Reply

    • Thanks, Kelly! Glad you enjoyed the article. I have no desire for a wildly popular blog, but sometimes I do wish I could get ideas out to more people. Thanks for your support! I’m checking out your blog for the first time.

      Reply

  8. It seems to be that with sharing, the golden rule should involve offering to pay for or replacle it if you cause significant damage, and that a a certain acceptable level of wear and tear is accepted. I really like the idea of sharing my things and borrowing things from, say, my neighbors on the block. I’m considering actually approaching them to implement a little system. But it’s so easy to put things like that off.

    As for the local currency, I think that’s an idea that will be especially useful once the impending collapse occurs. That doesn’t sound very positive or upbeat, does it. Sorry.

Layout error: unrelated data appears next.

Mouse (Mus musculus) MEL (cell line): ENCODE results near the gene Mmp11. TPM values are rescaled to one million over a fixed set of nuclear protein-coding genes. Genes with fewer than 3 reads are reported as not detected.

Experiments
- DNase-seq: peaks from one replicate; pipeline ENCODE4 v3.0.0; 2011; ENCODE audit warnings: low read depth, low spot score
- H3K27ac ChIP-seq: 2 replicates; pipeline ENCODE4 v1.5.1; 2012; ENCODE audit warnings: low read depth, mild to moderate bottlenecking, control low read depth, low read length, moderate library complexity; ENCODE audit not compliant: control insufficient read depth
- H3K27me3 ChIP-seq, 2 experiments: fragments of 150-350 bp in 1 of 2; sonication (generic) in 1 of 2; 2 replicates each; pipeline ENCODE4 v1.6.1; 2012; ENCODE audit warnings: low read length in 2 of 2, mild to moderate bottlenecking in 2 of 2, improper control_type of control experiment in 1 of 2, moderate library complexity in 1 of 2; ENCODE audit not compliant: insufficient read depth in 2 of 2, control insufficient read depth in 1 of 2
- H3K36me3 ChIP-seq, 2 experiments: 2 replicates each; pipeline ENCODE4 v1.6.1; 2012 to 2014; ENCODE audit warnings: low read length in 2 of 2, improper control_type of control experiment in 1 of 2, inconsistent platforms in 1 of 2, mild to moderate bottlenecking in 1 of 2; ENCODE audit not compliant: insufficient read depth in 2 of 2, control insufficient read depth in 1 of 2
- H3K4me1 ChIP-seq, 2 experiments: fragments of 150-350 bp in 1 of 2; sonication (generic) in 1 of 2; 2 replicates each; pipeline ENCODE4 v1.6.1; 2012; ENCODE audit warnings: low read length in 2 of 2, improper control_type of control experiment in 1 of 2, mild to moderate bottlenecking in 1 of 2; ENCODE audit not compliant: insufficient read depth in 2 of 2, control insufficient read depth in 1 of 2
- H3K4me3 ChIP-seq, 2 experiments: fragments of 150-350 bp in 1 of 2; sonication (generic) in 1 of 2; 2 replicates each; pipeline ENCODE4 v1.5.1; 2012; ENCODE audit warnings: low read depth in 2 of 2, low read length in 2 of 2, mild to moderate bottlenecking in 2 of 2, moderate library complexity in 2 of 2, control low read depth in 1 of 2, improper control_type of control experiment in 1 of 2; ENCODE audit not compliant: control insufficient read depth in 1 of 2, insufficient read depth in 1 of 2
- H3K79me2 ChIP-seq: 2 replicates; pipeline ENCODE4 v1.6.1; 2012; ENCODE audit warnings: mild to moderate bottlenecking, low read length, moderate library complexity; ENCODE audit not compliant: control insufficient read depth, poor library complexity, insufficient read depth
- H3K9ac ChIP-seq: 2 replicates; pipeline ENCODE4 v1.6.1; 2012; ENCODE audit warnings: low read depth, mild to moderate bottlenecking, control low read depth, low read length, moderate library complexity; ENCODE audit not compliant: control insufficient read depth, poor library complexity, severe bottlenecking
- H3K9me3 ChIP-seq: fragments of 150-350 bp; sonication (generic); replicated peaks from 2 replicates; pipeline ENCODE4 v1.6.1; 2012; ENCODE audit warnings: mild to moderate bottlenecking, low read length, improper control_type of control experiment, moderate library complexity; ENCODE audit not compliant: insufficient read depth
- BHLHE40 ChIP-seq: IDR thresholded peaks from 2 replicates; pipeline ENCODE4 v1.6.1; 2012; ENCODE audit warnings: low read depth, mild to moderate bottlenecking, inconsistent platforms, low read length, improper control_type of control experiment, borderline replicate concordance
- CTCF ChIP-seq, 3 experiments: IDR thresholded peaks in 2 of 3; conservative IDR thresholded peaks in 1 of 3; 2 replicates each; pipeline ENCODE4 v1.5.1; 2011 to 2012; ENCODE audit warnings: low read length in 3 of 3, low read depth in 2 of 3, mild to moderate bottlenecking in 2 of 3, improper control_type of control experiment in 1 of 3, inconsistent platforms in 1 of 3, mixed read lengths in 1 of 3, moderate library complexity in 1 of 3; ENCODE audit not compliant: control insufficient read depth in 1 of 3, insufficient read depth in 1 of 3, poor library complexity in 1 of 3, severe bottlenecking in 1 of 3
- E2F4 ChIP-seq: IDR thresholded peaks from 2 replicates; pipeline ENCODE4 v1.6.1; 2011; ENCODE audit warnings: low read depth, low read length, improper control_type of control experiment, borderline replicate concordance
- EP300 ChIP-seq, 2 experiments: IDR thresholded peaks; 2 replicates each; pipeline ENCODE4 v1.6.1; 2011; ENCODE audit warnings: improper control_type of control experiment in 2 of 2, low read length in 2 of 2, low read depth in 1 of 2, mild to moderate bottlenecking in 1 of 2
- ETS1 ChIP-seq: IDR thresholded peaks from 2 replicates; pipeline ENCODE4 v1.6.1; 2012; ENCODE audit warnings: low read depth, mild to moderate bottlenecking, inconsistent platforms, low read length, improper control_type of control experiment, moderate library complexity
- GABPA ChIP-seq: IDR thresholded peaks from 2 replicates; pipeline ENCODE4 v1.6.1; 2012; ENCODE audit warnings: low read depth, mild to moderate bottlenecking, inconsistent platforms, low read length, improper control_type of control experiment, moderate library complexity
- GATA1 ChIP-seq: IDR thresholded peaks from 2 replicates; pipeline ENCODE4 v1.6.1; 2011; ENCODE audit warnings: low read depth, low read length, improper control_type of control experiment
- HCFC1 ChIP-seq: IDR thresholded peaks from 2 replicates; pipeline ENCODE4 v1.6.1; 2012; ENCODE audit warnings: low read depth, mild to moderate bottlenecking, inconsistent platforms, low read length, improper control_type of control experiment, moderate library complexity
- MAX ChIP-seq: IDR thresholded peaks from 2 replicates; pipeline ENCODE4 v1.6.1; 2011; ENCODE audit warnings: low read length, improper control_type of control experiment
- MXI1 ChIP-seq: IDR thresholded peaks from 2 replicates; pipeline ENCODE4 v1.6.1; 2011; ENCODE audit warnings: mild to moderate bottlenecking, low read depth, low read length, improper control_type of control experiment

Reply

    • Hi Steph,
      No worries, I’m not exactly optimistic about the future of our economy or our planet either. I think realism is appropriate, and it’s becoming clear that we’re heading toward some very interesting times. I really hope it won’t take full out collapse to make us change our ways, but it’s a definite possibility.

      I think it would be so awesome if you approached your neighbors. I don’t think I have that kind of courage yet. (Also, some of my neighbors are ultra conservative people who don’t believe in recycling, so it might be a tough sell. But that could just be an excuse.)